PHOENIX (AP) — After weeks of protests by teachers, Arizona Gov. Doug Ducey rolled out a proposal Thursday promising a net 20 percent raise by 2020.
“It’s a good day for teachers in Arizona,” Ducey said to open a press briefing. Teachers did not immediately react to the proposal.
Thursday’s announcement came after more than a month of protests at the state Capitol and at schools across Arizona that were fueled by teacher discontent in West Virginia and Oklahoma.
The developments come after a group formed in March called Arizona Educators United has signed up more than 40,000 teachers and educators and threatened a walkout
Arizona teachers are among the lowest paid in the nation. According to the federal Bureau of Labor Statistics, Arizona elementary teachers earned a median wage of $43,280 in 2017 and high school teachers $46,470, the 3rd and 6th lowest in the nation, respectively. Adjusted for local cost of living, federal figures show elementary teachers actually rank 49th in earnings and high school teachers 48th.
Under the proposal, average teacher pay would go to over $58,000 by the start of 2020.
In addition to the pay bump, Arizona educators were also seeking increased pay for support professionals, a permanent raise structure, and a freeze on corporate tax cuts until per-pupil spending reaches the national average.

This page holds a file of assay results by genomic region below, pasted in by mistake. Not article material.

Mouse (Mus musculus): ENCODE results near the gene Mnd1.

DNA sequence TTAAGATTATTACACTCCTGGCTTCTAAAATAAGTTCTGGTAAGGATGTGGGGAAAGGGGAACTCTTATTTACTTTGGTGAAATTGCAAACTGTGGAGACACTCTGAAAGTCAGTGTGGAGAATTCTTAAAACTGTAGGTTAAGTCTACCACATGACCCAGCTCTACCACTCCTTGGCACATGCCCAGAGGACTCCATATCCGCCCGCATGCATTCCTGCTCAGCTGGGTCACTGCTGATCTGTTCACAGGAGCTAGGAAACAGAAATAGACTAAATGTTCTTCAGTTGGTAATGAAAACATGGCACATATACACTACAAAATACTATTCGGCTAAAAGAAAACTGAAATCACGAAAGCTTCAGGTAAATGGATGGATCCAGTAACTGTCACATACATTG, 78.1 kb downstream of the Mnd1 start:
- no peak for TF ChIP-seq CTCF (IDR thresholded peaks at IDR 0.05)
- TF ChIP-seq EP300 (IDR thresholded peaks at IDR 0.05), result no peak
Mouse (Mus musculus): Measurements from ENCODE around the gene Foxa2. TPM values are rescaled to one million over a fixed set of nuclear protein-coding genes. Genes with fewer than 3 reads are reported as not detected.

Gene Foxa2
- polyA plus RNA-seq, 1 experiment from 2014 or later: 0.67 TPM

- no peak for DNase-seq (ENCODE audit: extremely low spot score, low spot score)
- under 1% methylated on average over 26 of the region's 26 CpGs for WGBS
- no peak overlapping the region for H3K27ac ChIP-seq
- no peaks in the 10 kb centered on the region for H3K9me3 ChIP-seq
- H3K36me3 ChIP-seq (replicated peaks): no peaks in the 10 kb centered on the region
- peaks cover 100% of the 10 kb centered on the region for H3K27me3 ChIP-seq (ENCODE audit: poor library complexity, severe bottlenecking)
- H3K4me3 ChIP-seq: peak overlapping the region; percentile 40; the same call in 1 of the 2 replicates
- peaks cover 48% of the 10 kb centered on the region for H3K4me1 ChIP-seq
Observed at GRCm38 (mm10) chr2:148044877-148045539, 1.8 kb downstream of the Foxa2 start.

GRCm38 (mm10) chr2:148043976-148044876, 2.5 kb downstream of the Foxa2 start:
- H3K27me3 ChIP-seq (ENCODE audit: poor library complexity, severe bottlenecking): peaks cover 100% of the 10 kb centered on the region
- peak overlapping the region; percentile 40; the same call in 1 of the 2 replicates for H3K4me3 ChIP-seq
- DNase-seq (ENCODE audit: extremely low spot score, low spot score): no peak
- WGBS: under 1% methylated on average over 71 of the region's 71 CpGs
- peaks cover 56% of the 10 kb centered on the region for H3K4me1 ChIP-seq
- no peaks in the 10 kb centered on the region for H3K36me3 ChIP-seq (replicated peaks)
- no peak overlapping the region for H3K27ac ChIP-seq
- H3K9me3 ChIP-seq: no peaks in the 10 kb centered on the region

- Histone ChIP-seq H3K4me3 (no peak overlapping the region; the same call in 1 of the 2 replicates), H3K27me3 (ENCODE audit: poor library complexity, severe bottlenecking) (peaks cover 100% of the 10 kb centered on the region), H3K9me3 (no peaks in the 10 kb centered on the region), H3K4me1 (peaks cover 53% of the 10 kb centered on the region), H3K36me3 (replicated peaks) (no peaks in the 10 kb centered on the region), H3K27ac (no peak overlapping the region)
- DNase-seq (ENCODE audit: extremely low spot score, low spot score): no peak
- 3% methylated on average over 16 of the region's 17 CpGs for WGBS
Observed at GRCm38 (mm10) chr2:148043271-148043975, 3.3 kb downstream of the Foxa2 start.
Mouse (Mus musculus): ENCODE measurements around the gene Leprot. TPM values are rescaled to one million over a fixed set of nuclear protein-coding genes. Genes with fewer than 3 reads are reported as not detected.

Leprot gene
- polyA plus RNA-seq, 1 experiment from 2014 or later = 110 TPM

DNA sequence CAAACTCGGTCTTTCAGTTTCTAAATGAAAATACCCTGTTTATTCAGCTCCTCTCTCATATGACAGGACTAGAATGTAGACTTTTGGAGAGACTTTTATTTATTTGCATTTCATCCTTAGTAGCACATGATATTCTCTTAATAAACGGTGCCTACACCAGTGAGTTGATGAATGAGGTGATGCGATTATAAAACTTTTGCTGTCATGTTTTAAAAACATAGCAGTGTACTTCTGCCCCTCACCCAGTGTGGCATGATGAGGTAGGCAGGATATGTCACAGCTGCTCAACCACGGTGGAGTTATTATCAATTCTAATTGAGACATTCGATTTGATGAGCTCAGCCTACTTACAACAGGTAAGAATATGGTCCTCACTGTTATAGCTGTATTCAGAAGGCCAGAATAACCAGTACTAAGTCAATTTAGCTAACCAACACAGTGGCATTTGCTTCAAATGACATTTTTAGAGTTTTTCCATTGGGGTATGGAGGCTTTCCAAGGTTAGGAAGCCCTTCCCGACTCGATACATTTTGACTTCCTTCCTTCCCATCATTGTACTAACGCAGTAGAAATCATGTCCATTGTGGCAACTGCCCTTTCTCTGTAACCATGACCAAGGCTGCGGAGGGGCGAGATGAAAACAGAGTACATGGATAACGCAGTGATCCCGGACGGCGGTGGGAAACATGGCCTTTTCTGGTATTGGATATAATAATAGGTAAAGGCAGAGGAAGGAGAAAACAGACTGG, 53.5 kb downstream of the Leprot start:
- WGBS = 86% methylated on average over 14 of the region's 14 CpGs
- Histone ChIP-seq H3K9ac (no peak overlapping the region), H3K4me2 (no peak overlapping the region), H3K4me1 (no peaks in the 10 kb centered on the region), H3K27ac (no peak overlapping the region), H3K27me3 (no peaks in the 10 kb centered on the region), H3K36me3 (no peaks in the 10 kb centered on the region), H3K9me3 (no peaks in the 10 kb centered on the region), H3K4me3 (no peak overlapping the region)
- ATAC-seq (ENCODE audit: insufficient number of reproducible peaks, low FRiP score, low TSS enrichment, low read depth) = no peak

The proposal rolled out by the Republican governor Thursday doesn’t increase funding for other school needs or provide raises for school staff as a grassroots teachers group demanded.
Teachers and others held “walk-ins” at more than 1,000 schools Wednesday to draw attention to their demands and Arizona Educators United said earlier this week that a strike date could be set soon.
Earlier Thursday, a proposal emerged in the Arizona House.
House Speaker J.D. Mesnard outlined a plan Thursday to boost teacher pay by 6 percent in the coming school year with annual increases that could lead to a 23 percent increase at the end of five years. However, the proposal does it by redirecting cash already committed or planned for school districts in coming years, so school districts would feel the squeeze.
“We put out there a way to make sure that money that we have that we want to allocate in the coming years specifically goes to teachers,” Mesnard said. “It’s hundreds of millions of dollars. By 2023 I think you’re at $800 million a year.”
The money comes by redirecting $400 million in cuts Ducey promised to restore to school districts over four years, requiring schools to use annual mandatory inflation boosts to give teachers pay raises and using money freed up once school construction bonds are repaid in 2021. That money was already committed to teacher pay.
A top school business official said Mesnard’s plan would harm schools more than it would help teachers.
“Any proposal that wants to increase teacher salaries by 20 percent but does not want to put any more money into the school funding is leading Arizona schools and charter schools down a road to disaster,” said Chuck Essigs, director of government relations for the Arizona Association of School Business Officials.
That’s because taking an existing funding stream would further erode the ability to replace textbooks, school buses, computers to make repairs to facilities.